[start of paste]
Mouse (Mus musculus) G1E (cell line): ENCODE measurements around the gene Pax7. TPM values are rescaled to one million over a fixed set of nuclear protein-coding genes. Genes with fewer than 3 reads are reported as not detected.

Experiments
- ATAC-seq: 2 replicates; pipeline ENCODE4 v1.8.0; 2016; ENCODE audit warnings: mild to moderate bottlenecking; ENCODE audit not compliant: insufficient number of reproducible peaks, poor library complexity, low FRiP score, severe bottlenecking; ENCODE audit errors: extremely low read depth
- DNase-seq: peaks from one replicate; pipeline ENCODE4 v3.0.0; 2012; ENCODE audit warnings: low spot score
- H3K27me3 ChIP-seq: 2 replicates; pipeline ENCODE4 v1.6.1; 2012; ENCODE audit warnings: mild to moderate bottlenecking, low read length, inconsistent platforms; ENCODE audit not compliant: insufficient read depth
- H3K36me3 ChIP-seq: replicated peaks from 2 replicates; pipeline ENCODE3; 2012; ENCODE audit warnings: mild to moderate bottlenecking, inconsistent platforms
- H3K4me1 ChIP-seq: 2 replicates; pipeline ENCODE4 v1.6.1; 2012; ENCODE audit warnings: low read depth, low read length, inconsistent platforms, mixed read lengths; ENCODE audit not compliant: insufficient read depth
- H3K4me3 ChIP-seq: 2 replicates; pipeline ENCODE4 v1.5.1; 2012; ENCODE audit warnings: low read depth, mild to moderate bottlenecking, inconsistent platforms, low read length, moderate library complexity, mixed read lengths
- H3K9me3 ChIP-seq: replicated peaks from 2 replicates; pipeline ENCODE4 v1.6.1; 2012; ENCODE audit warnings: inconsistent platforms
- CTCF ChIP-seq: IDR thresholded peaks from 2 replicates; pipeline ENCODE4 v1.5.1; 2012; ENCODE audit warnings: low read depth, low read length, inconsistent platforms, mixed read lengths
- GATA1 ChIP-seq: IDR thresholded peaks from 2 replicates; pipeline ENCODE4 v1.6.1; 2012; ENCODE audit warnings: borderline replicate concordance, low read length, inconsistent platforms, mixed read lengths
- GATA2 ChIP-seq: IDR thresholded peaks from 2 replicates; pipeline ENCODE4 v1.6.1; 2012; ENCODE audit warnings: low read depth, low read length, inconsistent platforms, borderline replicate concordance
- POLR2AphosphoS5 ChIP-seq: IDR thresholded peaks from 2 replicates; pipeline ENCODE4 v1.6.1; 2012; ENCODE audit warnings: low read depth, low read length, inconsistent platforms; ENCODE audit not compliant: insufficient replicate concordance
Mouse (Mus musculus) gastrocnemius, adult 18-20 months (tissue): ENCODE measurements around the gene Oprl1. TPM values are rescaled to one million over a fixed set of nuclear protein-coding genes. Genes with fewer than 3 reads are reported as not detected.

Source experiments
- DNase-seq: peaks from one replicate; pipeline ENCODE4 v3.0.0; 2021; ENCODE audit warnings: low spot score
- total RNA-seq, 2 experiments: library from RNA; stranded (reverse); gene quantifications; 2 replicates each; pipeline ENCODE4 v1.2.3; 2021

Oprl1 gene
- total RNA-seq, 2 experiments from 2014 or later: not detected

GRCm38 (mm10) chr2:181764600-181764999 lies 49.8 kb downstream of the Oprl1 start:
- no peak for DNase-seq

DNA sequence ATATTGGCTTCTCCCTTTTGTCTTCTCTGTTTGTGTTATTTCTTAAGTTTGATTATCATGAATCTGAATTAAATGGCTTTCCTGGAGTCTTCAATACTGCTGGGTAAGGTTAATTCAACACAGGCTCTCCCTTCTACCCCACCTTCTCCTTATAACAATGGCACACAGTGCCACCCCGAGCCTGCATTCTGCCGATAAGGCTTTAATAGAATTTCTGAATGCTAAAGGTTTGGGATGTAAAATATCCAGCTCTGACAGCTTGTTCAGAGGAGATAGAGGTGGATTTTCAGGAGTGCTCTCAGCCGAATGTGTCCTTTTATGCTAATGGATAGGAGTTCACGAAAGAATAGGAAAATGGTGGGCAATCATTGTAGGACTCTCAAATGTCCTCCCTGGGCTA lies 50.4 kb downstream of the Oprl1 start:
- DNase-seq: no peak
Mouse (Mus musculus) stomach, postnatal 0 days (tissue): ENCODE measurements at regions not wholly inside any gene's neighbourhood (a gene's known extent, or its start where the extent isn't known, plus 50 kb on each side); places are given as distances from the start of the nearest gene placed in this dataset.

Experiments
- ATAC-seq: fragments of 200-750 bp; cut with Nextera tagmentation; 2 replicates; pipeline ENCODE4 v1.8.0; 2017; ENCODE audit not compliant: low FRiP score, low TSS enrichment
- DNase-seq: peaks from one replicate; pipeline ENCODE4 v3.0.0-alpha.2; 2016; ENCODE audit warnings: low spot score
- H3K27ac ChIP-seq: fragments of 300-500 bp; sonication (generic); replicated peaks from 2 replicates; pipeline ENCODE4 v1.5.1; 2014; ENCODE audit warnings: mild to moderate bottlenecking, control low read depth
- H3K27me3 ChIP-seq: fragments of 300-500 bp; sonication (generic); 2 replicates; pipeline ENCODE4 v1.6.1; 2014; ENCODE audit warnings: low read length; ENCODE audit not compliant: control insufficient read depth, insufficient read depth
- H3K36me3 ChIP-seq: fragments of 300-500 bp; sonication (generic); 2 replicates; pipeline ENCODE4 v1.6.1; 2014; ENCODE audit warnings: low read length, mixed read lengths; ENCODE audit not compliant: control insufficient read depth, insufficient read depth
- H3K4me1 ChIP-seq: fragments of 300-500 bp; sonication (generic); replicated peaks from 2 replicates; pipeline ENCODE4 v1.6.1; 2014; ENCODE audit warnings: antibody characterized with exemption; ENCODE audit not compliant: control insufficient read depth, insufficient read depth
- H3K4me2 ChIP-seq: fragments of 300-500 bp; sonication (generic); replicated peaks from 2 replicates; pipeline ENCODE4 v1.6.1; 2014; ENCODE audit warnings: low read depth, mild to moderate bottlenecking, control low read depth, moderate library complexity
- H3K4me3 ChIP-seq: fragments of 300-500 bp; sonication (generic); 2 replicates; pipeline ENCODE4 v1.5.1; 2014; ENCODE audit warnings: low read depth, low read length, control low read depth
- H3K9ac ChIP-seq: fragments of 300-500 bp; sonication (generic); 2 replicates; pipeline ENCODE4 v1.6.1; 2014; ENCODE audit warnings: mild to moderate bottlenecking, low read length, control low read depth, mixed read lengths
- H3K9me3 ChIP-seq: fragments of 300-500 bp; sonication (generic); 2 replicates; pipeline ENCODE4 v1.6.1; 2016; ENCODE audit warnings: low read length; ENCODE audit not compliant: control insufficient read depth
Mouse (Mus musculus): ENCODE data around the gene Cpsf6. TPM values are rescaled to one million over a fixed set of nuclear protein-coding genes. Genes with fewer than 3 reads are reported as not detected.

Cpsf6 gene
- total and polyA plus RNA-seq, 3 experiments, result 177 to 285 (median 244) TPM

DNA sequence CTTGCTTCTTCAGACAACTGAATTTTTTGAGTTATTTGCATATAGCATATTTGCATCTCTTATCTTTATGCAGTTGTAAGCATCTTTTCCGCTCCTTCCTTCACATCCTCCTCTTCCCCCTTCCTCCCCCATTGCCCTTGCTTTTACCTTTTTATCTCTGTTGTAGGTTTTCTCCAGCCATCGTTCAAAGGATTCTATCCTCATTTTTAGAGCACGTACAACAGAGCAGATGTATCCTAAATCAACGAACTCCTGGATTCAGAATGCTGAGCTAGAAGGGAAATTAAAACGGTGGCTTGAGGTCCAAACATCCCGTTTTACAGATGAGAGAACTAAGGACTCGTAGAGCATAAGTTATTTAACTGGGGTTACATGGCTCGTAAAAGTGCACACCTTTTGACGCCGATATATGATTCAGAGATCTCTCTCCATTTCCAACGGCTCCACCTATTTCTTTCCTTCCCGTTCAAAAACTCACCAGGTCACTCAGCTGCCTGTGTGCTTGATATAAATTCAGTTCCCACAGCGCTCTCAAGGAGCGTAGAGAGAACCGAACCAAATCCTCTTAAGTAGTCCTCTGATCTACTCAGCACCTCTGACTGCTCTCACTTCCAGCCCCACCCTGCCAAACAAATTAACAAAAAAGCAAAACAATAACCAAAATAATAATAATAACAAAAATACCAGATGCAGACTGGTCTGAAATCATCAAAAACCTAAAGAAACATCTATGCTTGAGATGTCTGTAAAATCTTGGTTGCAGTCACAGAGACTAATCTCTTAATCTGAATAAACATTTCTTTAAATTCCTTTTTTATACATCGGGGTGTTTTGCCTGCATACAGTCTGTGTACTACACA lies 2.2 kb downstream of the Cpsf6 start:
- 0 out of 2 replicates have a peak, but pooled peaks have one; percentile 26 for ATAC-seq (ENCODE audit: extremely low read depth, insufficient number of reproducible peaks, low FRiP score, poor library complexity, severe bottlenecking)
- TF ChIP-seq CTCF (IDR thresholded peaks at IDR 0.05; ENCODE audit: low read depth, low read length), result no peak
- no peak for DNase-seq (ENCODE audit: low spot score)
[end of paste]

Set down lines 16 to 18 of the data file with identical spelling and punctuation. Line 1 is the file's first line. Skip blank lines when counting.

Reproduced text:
- DNase-seq: peaks from one replicate; pipeline ENCODE4 v3.0.0; 2021; ENCODE audit warnings: low spot score
- total RNA-seq, 2 experiments: library from RNA; stranded (reverse); gene quantifications; 2 replicates each; pipeline ENCODE4 v1.2.3; 2021

Oprl1 gene